Erika Taubner Gold was born in 1932 in Budapest, Hungary, 4 months before Adolph Hitler came to power.
As a girl, Erika watched Hitler’s rise, culminating in Hitler’s eventual invasion of Hungary in 1944.
In Erika’s words: “In order to survive, you had to be at the right place at the right time, you had to be the right age, you had to have somebody helping you, and you had to be very lucky. That’s the only way any of us survived.”
This is Erika’s story.
10:30 – “People were very optimistic and they could not imagine that whatever they were thinking was really happening because people just can’t be that cruel. But unfortunately, it was true.”
17:45 – “The older I get, the angrier I get that the people- the neighbors that they used to be friends with – [saw Jews loaded onto cattle cars and] nobody objected. And that is one of the reasons we talk about the Holocaust. That people should see the signs. When you see something that is so wrong, you have to speak up.”
24:00 – “[The Germans are the ones who wrote the history down]. Some people say it couldn’t happen. It did happen, and that’s how fast it went.”
24:45 – “The Nazis wanted each room [in a house] to be occupied by a family. The way they counted a room was if you had one bedroom, a dining room, a kitchen, and a bath, that was considered four rooms. So four whole families had to occupy this space.”
26:00 – “I received two ounces of milk per week because I was under the age of 12.”
27:30 – “[The Nazis] did not do anything without people being registered. So when anybody says it didn’t happen, I didn’t write the history. They did. They have miles and miles of documents because everybody had to be registered.”
28:45 – “In order to survive, you had to be at the right place at the right time, you had to be the right age, you had to have somebody helping you, and you had to be very lucky. That’s the only way any of us survived.”
30:30 – “The first of December, the Nazis came and took us all away. There were 300 women and children in this place. They put some of us on trucks, other people were walking, of course not knowing where we were going to end up… We arrived at a busy marketplace and the Nazis said we’re going to stop here. Nobody should get out of line or get off the trucks. With that, the truck that my mother and I were on stopped. My mother jumped off, she winked at me, I jumped after her, and we walked away. Obviously nobody saw us or they didn’t care.”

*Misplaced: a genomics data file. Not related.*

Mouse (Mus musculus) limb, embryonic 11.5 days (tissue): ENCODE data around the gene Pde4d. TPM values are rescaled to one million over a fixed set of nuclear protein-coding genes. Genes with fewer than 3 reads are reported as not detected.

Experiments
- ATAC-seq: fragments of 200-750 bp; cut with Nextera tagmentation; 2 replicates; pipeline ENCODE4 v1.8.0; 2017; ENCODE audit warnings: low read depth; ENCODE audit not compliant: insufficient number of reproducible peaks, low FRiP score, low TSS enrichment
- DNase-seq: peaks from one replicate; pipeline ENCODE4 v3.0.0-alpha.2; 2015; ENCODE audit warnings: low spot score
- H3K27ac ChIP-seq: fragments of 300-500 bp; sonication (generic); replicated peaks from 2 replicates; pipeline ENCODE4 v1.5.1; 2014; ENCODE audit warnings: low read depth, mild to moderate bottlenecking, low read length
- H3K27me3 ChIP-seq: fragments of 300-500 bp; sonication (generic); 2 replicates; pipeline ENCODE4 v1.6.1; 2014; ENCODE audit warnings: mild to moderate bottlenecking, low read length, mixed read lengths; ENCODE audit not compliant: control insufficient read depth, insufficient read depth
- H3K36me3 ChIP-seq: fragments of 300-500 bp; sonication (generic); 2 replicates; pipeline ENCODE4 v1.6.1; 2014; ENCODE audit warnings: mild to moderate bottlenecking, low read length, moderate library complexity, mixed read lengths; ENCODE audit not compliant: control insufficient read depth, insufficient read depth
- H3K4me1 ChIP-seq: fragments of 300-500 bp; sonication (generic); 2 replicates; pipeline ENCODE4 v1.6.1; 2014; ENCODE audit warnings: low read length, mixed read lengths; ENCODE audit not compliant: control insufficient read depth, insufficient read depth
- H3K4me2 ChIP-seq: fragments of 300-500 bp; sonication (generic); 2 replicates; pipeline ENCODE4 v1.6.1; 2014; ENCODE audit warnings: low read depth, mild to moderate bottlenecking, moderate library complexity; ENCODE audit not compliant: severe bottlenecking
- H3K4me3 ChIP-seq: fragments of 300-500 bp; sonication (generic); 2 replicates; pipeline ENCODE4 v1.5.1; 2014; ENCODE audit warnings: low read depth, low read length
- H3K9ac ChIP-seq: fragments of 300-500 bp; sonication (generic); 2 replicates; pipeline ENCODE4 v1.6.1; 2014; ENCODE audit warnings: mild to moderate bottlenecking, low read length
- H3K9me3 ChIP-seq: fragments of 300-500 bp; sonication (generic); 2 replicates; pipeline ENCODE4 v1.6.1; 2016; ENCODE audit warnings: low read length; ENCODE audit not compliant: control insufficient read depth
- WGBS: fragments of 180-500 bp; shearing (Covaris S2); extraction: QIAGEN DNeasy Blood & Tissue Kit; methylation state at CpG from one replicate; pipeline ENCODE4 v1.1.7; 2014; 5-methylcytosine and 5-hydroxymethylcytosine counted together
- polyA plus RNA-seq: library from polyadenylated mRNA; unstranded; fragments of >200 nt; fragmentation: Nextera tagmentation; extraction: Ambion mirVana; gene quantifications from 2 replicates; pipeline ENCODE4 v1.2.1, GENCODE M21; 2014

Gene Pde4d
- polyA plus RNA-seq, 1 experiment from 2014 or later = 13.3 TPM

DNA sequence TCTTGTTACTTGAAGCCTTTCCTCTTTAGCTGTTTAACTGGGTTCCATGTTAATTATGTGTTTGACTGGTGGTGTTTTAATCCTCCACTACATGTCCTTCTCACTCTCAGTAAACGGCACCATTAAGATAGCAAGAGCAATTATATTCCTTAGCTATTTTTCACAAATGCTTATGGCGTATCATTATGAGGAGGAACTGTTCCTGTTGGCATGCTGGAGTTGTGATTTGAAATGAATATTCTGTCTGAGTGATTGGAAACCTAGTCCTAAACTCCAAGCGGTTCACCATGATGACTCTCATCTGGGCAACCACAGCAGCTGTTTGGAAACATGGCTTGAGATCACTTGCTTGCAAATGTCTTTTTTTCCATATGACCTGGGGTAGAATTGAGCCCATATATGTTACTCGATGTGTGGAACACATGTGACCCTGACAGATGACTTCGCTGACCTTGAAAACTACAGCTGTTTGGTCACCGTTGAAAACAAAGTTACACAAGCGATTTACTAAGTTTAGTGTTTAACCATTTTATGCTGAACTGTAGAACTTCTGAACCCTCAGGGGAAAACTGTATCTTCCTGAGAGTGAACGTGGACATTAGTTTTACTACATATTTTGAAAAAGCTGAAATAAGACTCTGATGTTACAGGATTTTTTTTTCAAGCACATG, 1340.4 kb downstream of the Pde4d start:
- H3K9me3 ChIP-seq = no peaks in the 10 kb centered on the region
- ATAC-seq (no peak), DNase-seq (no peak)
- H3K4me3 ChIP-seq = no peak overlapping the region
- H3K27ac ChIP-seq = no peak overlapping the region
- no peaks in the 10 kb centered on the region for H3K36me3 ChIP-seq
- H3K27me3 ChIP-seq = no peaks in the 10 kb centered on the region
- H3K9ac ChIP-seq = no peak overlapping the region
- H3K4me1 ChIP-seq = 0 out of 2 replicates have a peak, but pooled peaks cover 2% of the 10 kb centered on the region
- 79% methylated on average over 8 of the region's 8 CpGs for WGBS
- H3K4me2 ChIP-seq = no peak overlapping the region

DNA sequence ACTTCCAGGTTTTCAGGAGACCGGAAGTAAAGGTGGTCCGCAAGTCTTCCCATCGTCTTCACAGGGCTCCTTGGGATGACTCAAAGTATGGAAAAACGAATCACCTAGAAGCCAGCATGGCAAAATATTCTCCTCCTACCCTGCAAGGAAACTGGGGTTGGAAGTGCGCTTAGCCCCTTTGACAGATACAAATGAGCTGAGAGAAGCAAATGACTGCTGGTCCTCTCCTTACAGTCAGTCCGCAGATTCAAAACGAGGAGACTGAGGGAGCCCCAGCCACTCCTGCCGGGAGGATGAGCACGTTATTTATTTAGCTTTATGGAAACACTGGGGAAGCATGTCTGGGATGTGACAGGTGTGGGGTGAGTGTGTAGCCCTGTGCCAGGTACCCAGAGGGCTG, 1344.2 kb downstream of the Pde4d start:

32:00 – “If anybody would have found out that we were there, all four of us would haven been shot on the spot.”
41:45 – “The fact that they survived [the concentration camps] was a miracle. I guess that’s the reason that some people survived – so we can talk about it. That it should never have happened, and how cruel people can be. It’s unbelievable.”
45:45 – “I don’t worry about the small stuff. Anything that’s not really important, I don’t worry about.”
47:15 – “Right now I’m under house arrest. I haven’t been in a grocery store since March. My son does all the shopping and brings it to me. If I don’t have this, I’ll have that. I mean, I haven’t starved yet, so it’s okay. I don’t care if I eat the same thing two days in a row. If I don’t have one thing, I’ll eat something else. So those little things don’t bother me.”
49:15 – “[Losing family was] the hard part. Because in less than two months, these people just disappeared. Thinking about it is mind-boggling.”
51:15 – “My uncle had to explain to me before we started driving that I’m going to see separate bathrooms and water fountains where the blacks can go, and that just blew my mind. I came from trying to be in the United States to be free and then there are people here who are not. That was very hard to take. I could not believe it.”
52:30 – “I’ve been through a lot of different governments but it has never been as bad as it is now. As a matter of fact, it feels more and more like during the Holocaust where there was one type of government and individuals who has the right to make the laws and do whatever they want because there was nobody who was able to do anything to stop them. And right now I feel exactly the same, unfortunately.
56:30 – “We need to be kind. There is no reason to bully people. And it’s not just kids that do it, grown ups do it.”
57:15 – “If they would just talk to people, probably they wouldn’t hate them. But they don’t know them.”
58:00 – “It’s all the same. It makes no difference who lives next door to you, where they go or what they do. As long as they are nice, it’s okay.”
- “Holocaust survivor Erika Gold: ‘I don’t know where people get all this hate’” by Grant Segall at Cleveland.com, January 11, 2019
- “Northeast Ohio students learn about the Holocaust from woman who witnessed Hitler’s rise to power” by Olivia Fecteau at News 5 Cleveland, March 28, 2019.
- “The Holocaust: An Introductory History” at the Jewish Virtual Library, a project of the American-Israeli Cooperative Enterprise
- “A Brief History of the Holocaust: A Reference Guide” by the Montreal Holocaust Museum, 2018 Edition
- A list of Holocaust museums from Wikipedia
- Liberation 75: A global gathering of Holocaust survivors, descendants, educators and friends
- “What Americans Know About the Holocaust” by Pew Research Center, January 22, 2020
- “Holocaust Denial Headlines: Hatred, Ignorance, Or Innumeracy?” by Benjamin Radford at the Center for Inquiry, January 7, 2019
Get in touch
- Newsletter: chrisbordoni.com/newsletter
- Twitter: @ChrisBordoni
- Instagram: @chrisbordoni
- LinkedIn: cbordoni
- Web: chrisbordoni.com
Thanks so much for listening!